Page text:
Individuals and technology
Gilbert Simondon, from ontology to ethics to feminist bioethics
Two key themes structure the work of French philosopher of science Gilbert Simondon: the processes of individuation and the nature of technical objects. Moreover, these two themes are also at the heart of contemporary debates within Ethics and Bioethics. Indeed, the question of the individual is a key concern in both Virtue Ethics and Feminist Ethics of Care, while the hyper-technical reality of the present stage of medical technology is a key reason for both the urgency for and the success of the field of Bioethics. And yet, despite its potential for thinking about these issues, Simondon's philosophy remains largely unknown. Rather than exploring Simondon's complex ontology for itself, the aim of this paper is to establish what contribution his work can make in Ethics and Bioethics on two essential questions: the relational structure of the self and the nature of the human-technology relation. I argue that Simondon's re-conceptualization of the individual harmonizes with perspectives in Feminist Bioethics (particularly the Ethics of Care) and points toward what I call an "open" Virtue Ethics that takes relations to be essential. In order to establish this connection, I explore at length the relational approach to Feminist Bioethics offered by Susan Sherwin's work. I argue that a Simondonian account of technology and of the individual furthers the relational understanding of the self, offers a characterization of Virtue Ethics that is in harmony with the Ethics of Care, and clarifies a notion of responsibility that is implicated in the complex reality of the modern technological milieu.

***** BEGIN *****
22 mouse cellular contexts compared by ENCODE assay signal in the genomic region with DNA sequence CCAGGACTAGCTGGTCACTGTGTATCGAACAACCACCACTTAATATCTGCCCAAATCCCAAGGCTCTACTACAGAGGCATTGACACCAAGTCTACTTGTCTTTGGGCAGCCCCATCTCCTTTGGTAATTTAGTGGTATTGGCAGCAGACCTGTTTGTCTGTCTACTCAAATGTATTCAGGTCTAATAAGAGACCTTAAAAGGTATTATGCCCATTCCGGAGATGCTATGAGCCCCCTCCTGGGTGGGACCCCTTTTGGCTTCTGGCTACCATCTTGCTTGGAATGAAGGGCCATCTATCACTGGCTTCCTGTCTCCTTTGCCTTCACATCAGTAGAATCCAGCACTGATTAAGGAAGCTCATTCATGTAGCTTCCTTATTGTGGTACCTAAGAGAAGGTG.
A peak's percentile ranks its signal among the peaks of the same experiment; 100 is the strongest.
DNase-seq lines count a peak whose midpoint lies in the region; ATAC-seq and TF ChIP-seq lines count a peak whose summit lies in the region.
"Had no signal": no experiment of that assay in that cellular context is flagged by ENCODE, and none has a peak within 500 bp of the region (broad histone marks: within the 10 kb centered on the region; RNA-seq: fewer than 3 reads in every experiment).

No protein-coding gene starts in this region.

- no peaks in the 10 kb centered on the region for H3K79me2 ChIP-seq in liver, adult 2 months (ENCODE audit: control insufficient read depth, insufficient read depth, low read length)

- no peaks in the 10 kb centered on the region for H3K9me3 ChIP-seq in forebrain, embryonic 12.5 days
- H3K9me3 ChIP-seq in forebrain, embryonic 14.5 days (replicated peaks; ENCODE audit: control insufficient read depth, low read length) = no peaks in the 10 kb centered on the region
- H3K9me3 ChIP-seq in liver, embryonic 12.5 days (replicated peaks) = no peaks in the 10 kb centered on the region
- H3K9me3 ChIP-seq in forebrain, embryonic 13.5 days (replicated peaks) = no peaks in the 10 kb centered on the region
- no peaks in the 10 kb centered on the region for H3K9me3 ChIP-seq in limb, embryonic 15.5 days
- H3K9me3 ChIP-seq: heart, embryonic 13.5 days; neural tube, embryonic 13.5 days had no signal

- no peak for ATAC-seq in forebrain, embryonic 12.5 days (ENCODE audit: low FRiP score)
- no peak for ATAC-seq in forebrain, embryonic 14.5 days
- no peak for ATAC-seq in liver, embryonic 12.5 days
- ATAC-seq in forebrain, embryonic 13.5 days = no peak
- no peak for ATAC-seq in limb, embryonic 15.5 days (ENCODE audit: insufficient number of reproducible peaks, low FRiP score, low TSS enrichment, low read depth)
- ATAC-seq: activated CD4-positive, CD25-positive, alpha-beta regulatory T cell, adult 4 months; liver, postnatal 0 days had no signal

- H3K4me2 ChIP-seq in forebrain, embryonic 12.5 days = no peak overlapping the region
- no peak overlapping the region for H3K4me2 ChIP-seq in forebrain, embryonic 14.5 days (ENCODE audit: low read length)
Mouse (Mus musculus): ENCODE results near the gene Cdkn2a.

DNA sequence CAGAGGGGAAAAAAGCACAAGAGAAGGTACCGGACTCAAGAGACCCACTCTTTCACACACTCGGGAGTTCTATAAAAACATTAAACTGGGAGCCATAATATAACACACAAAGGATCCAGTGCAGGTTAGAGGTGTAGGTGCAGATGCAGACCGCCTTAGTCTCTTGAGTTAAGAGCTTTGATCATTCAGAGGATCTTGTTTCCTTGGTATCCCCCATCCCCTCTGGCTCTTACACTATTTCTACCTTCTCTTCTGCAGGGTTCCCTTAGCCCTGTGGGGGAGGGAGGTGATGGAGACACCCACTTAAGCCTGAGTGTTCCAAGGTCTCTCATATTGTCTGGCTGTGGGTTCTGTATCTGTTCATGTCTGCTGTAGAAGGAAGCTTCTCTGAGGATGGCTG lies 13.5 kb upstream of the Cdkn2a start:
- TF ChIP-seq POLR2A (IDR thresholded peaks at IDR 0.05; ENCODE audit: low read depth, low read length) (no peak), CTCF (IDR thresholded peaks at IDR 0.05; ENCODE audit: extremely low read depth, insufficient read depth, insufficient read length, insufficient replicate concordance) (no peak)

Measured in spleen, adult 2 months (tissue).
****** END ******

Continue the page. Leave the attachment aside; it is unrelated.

Landes, D. (2014). Individuals and technology: Gilbert Simondon, from ontology to ethics to feminist bioethics. Continental Philosophy Review 47 (2), pp. 153-176.
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